You love your grandchildren and have spent a lot of quality time with them. You may have even cared for them while the parents worked, or when one or both parents had physical or personal problems they needed to deal with. This is not uncommon, as two earner households and the high cost of daycare often puts grandparents in the role of caretaker.
When parents are separating or getting divorced, they usually argue over two things: money and children. Unfortunately, these arguments can get quite heated, and often are witnessed by the children themselves, to their great detriment.
Guardianship's are typically set up when an adult is considered “incapacitated” in some manner. Persons are deemed incapacitated when they have trouble making decisions related to their everyday well-being. Under Utah Code Section 75-1-201 this means that the adult cannot process information correctly, cannot communicate his or her needs and is unable to fulfill basic necessities. If the inability to act significantly affects a person’s safety or health, the court may decide to appoint a guardian.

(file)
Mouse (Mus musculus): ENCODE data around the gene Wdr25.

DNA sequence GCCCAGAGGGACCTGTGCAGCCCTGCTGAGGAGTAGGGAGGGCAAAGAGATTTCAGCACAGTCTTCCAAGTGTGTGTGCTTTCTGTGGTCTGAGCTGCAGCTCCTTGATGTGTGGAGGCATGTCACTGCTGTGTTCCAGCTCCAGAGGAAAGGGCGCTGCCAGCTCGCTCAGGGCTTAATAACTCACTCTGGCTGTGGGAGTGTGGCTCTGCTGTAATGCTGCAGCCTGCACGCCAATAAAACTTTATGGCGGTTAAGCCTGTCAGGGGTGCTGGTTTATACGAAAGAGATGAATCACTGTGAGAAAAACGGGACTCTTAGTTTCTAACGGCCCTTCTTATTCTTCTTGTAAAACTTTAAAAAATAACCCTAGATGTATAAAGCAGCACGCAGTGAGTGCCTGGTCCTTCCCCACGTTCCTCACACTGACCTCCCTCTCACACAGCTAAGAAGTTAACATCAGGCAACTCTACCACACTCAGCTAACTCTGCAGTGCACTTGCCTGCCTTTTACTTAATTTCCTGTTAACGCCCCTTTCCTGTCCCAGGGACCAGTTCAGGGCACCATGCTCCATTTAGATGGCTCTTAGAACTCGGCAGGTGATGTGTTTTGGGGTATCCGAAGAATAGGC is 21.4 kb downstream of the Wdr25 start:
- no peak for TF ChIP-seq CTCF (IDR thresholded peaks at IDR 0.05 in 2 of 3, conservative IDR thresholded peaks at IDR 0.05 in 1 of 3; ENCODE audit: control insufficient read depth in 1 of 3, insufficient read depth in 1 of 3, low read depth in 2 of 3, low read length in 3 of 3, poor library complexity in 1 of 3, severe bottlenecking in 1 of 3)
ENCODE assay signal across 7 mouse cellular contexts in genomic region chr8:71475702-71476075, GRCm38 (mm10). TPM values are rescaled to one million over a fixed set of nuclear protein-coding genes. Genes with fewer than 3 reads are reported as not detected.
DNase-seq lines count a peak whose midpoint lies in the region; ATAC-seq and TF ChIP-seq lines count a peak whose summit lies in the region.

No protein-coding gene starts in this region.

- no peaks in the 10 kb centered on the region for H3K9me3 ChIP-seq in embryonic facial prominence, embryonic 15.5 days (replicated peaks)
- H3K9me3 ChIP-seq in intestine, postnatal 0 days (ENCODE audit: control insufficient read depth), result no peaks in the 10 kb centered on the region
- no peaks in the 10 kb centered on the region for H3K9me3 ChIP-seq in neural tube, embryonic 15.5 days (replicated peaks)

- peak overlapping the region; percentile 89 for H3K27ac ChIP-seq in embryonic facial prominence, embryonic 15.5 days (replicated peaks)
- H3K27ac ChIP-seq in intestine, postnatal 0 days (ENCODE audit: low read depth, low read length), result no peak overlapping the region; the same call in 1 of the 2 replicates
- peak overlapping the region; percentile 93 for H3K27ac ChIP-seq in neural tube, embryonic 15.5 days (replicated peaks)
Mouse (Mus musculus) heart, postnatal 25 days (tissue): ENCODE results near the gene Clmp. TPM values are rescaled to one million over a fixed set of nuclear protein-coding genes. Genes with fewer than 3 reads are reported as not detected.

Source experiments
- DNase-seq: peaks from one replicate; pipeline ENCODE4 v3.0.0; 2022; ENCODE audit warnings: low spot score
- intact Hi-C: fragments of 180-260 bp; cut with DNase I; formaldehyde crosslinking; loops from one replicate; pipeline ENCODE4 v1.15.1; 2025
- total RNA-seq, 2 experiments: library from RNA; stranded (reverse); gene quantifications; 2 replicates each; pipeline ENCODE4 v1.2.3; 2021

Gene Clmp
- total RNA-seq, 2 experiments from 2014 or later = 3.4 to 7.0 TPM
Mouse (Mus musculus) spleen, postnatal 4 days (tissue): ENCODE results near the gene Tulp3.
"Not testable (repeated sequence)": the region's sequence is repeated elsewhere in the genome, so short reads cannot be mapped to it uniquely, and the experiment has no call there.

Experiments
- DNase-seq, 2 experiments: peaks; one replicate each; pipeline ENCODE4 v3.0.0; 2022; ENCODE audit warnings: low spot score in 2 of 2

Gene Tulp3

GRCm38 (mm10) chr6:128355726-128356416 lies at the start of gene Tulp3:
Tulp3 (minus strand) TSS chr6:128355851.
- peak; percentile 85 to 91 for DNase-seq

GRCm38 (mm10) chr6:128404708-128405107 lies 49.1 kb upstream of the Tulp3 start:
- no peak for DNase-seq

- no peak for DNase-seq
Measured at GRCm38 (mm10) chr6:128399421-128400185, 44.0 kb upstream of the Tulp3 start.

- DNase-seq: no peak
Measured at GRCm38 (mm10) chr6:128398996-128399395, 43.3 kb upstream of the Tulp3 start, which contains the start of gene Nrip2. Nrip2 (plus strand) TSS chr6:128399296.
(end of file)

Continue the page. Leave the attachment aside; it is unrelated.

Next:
One of the hardest decisions that a judge is often called to make during a divorce case is who should get custody of a child. Usually, parents want what is in the best interest of their child.
In the state of Utah, when it comes to determining the amount of child support payments the family court makes the final decision. Generally, the court will refer to the state's child support guidelines to order an appropriate amount. The guidelines are intended to make child support fair and uniform across different cases.
If you are going through a custody dispute, you should know that it is your right to have the legal representation of your choice. A qualified custody lawyer can help with all aspects of a family law case and the general court process. For that reason, make sure you find the best one for your case. Here are some of the most important things to look for in any family law attorney.